@Mariotag It's the title screen for Pocky & Rocky 2.
@blackice85 Of course most people are happy with that! It's how the games were originally played, so they don't need to look any better than that. That kind of performance does not by any means look awful, and the downgrade that you do get is more than worth the money you save and the lack of any input lag (as well as compatibility with the Zapper). It's certainly looks better that way than having the pixels stretched and colors bled out on a modern TV.
By the way, I forgot to mention that while a huge CRT set may take up too much room, we're talking about a secondary TV used solely for retro gaming, so you don't need more than a 25 to 30 inch screen or so.
@blackice85 Thank you!
I had to Gumtree my 14-inch CRT Trinitron in a recent move and am left plugging my Mega Drive into my pretty run-off-the-mill flatscreen. Picture actually looks kind of great, at least when static - leaves something to be desired when scrolling.
OSSC looks great, but man is it difficult to tell yourself that you'd rather spend £160 on one rather than... well, anything else. I think my slightly blurry when scrolling TV will just have to do for the next five pay rises
Quite tempted by this. Would be a lot easier to get away with spending £160 on this little box than to convince my wife to let me stick a big ugly CRT TV in our house so that I can recapture my youth.
@BuckoA51 Americans don't pay any import tax in the typical case. Canadians are supposed to pay import tax on any item over CAD$20 in value, although that's not applied on most packages in practice.
@Guspaz Depends on the value of the package, I think the USA has a very generous $800 minimum before taxes are applied.
@Damo If you haven't really played through Assault Suit Leynos, just admit that instead. Valken was short, streamlined, and had shallow strategy and technique, in comparison. Looked better, though, obviously. I'd call the music a draw.
Anyways, I always loved my SNES far better than my SEGA Genesis, but Herzog Zwei and "Target Earth" were two of my favorite games. When I discovered "Cybernator", I was so excited that it was the same franchise, but then disappointed that they dumbed it down to a simple arcade game.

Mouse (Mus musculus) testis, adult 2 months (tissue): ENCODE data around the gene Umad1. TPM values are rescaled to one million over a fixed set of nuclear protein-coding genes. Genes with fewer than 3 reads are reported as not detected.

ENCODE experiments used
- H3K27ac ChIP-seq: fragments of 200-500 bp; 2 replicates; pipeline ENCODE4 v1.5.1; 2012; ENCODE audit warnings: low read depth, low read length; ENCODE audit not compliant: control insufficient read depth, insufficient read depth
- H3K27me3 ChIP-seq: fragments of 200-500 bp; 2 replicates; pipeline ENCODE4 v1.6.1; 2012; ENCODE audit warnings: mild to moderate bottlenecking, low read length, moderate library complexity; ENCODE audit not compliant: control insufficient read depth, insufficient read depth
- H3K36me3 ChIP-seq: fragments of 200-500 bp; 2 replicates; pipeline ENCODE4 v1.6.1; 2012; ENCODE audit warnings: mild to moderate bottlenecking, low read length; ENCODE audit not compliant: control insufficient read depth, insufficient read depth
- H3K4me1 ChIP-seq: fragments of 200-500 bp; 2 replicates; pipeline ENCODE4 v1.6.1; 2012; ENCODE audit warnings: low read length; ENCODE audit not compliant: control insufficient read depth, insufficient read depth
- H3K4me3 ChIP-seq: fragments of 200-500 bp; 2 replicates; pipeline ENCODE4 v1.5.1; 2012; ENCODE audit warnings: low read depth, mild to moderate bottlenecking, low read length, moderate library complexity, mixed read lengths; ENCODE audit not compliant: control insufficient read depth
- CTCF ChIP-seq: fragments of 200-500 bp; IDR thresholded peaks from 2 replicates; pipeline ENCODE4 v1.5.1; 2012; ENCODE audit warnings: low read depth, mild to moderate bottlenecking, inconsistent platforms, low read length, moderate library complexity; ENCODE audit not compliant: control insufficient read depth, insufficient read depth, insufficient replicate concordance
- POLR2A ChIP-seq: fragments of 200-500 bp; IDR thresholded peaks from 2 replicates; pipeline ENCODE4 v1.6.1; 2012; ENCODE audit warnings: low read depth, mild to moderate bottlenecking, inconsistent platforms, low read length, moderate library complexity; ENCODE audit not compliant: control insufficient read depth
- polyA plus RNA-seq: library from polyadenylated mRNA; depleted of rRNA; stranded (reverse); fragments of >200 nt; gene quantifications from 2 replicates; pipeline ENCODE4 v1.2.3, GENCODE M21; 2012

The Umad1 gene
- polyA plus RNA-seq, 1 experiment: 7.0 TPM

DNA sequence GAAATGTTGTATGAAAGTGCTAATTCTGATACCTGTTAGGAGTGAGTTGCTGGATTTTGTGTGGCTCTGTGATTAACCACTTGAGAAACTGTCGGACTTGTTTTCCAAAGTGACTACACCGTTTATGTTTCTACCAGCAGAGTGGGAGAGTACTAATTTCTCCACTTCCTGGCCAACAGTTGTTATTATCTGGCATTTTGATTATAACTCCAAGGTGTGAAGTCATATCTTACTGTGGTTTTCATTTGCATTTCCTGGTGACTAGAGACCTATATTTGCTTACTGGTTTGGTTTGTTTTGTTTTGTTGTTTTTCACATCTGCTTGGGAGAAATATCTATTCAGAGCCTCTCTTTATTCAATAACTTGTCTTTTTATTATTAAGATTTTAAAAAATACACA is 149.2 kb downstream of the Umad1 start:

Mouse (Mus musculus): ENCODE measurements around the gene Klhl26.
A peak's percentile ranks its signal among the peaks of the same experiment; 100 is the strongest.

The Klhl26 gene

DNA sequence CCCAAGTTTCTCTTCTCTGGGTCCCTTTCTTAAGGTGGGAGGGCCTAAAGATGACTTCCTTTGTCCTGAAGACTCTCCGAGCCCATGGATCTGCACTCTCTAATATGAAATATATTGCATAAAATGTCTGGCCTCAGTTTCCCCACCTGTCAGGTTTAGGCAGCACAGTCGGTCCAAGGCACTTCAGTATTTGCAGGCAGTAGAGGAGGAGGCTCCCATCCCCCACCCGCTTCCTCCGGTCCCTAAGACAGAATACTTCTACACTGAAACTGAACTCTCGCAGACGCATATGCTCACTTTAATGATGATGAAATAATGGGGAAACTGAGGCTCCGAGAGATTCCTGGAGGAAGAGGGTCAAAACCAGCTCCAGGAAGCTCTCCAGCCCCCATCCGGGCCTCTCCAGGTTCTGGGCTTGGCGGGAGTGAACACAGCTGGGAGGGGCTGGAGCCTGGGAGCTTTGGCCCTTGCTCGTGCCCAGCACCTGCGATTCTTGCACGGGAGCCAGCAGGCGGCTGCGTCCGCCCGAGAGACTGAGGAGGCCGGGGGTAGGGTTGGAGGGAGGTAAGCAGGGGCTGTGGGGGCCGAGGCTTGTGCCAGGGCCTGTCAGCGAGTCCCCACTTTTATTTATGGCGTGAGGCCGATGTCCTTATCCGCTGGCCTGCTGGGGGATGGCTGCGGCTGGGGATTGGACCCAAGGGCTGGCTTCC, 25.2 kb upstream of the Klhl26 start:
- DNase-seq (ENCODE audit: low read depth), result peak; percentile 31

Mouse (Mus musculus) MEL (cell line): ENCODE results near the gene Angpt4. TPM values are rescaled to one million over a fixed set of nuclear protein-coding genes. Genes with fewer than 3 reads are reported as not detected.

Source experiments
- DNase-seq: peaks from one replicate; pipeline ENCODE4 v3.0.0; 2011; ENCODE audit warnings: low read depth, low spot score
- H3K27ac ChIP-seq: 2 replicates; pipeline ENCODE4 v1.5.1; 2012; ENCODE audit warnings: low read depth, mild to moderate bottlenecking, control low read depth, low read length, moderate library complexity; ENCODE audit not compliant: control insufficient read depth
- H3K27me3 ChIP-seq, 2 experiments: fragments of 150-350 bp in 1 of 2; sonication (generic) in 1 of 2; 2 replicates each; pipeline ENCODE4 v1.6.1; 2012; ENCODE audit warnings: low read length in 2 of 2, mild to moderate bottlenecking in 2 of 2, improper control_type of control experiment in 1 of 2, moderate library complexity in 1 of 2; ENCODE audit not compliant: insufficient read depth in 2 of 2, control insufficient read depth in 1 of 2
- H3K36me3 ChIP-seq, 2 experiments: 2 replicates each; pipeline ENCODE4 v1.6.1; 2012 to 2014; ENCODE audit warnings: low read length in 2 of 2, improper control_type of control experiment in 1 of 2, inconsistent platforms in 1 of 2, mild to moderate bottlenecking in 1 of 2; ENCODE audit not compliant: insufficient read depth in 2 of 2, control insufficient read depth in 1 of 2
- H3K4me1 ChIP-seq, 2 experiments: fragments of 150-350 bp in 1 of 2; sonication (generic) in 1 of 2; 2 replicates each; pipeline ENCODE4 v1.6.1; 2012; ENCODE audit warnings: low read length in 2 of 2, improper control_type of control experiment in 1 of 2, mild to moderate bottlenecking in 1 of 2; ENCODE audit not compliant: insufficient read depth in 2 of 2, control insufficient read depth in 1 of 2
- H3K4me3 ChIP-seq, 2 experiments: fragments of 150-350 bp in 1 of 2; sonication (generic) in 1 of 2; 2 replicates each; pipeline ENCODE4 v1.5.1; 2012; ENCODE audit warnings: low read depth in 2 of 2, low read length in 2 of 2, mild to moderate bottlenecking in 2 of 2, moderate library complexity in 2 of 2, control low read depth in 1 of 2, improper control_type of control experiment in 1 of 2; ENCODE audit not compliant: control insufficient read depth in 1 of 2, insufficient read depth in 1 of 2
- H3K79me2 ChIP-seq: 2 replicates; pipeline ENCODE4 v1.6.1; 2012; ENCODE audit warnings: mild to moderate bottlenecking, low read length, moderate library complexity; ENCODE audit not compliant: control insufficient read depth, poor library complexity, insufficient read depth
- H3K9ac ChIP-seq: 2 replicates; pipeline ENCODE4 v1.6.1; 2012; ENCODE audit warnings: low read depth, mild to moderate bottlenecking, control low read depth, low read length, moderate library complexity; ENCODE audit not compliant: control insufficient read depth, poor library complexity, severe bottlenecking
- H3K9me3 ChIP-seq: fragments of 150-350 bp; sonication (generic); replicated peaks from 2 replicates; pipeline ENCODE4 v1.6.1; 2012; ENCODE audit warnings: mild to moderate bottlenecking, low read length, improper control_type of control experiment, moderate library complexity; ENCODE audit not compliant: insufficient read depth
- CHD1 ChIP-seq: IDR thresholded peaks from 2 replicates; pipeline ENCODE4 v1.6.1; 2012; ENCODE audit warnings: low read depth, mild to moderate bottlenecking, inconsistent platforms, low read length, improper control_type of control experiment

Obviously, you had a different experience with the games!
@aaronsullivan I've played plenty of Leynos on both MD and PS4:
And I've played the Saturn sequel to death as well - I just vastly prefer Valken / Cybernator. Each to their own!
Good call on Herzog Zwei, though - I got that with my Japanese MD in 1990 (the store threw it in cheap with a set of poorly-photocopied English instructions) and it was the game me and my dad played the most. Still hasn't been bettered today, even by AirMech.
For me, the OSSC is all about eliminating input lag. I don't see this emphasized enough when it comes to this device. Playing a retro console on a modern TV with an input lag totally defeats the purpose of actually trying to play the game. It's so frustrating and trying to predict a reaction to account for the delay is a lost cause. To me, this is also the determent of products like RetroPie.
Introduce OSSC. When you press a button, you get the immediate response you remember and expect as a gamer. As an added plus (to me), you can tweak the display to make it appear even more crisp and authentic.
Is an OSSC + DVDO Edge the best combination for 480px2 upsampling?
I was considering an OSSC + Framemeister, which combination would you recommend and why?
I have heard an OSSC into a framemeister ruins some colour quality, most notable deep purples, does this happen on a DVDO Edge?